I was teaching class today, and I had a student tell me that an EMS system to our north was using a protocol that instructed rescuers to use two defibrilators simultaneously, in order to deliver 720 joules to patients in refractory Ventricular Fibrillation. At the time, I hadn’t known anything about this, so I told the student that this didn’t sound right, but that I would research the subject and get back to him.
It turns out that he was half correct. The procedure calls for two defibrillators to be used to deliver two shocks in rapid sequence, one with the traditional pad placement at the sternum and apex, and the other being in an anterior-posterior configuration. This is not delivering 720 joules, for the following reason:
Defibrillators do not deliver 360 joules per shock. Modern defibrillators are biphasic, and they deliver a shock that is EQUIVALENT to 360 monophasic joules. This means that when you press the shock button, the monitor measures the patient’s resistance to electrical current (called “impedance”), and delivers the energy that will get the appropriate energy to the fibrillating heart. This shock is actually 200j, and was determined to be the best energy level in clinical trials. (Mittal et al JACC 1999 24:1595-1601) Even so, the energy delivered would not even be equal to 400j, because the shocks are going to be delivered at least a half second apart. This makes them 2 “stacked shocks” of 200j each, not one 720j shock.
With that being said, systems using this procedure have had some success in converting stubborn Vfib with this protocol. My thought is that this is more due to either the placement of the pads of the second defibrillator in the anterior-posterior configuration, which would put more current directly through the heart, or is due to the fact that the shocks are being “stacked.” What strikes me as typical here is that there is serious talk about going back to “stacked shocks” as part of the ACLS algorithm, considering that the AHA removed those with the 2000 update. Will we see a return of them in the 2015 ACLS update?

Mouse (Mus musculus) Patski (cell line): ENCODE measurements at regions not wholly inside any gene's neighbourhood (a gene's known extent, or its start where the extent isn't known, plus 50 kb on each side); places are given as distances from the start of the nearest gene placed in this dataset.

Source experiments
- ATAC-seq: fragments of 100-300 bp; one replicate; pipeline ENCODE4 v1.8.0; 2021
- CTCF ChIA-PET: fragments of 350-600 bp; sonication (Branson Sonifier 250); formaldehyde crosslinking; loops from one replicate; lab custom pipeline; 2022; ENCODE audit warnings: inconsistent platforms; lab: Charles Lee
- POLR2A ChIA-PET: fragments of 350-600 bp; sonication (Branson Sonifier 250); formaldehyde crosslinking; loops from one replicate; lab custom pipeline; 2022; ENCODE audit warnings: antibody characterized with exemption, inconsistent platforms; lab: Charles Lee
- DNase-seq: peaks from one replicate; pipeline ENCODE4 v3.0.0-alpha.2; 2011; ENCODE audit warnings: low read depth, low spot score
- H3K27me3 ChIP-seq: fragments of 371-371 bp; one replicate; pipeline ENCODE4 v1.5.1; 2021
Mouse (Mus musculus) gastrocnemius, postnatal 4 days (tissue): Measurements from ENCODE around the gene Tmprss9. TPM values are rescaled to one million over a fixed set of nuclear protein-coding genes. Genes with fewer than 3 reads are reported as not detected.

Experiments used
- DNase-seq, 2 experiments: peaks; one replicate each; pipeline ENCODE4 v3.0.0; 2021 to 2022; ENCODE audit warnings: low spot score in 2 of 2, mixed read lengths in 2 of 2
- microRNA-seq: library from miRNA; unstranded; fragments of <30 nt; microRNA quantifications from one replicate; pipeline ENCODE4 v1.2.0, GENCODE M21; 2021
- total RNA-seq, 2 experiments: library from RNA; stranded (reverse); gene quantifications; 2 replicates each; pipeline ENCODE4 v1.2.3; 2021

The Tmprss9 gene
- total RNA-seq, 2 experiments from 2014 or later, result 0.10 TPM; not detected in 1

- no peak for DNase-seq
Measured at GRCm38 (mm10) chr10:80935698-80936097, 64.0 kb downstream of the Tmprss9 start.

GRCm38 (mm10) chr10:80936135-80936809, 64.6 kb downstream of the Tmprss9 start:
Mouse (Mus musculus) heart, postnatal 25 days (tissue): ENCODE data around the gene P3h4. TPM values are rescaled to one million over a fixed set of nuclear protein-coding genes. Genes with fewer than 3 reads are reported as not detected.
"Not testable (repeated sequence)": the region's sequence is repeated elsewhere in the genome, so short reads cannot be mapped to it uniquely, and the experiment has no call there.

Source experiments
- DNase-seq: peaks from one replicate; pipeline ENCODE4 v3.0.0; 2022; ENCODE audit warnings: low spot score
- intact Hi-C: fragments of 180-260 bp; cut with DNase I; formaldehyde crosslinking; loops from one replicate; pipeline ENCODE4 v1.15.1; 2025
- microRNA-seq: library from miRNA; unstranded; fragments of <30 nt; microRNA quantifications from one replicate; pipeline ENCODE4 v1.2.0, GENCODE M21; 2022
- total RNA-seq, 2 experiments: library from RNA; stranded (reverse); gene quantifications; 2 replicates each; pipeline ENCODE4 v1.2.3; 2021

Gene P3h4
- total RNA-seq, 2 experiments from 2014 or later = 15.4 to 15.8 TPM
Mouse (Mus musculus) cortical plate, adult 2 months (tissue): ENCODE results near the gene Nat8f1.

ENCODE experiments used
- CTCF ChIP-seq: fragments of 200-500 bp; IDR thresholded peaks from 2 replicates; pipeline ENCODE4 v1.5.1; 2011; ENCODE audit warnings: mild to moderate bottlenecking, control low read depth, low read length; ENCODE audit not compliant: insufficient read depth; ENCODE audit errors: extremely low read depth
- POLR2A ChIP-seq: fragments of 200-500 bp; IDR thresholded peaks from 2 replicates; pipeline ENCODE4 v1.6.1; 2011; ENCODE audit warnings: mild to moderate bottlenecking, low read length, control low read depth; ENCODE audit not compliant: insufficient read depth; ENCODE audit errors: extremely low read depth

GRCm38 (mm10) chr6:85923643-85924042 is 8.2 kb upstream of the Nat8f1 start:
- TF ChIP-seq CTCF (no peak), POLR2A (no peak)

Instead of recommending a return to stacked shocks, how about a study to determine is there is another factor at play here, like pad placement?
Tricia · August 11, 2014 at 11:58 pm
On July 31, 2014 my dad had sudden cardiac arrest. The collapse was witnessed by my mother who initiated CPR and called 911. Acadian ambulance in Slidell, La arrived to find my dad in v fib. They used this new technique, delivering 720 joules using anterior and posterior pads with two defibrillators. Simply stated they saved his life. My dad has underlying heart problems including a previous MI in 1999. There needs to be more studies done to test the efficacy of this new treatment especially if mortality can be reduced. Without this new lifesaving technique he would not be alive today. The cause of his heart attack was due to a 100 percent blockage of his left circumflex artery. He underwent a quadruple bypass on August 8th and is doing well today.
Divemedic · August 12, 2014 at 6:55 pm
The technique is not new. This was standard procedure as of 2001, and was removed from the algorithm with the 2000 ACLS update.
It is a relabeled version of stacked shocks.
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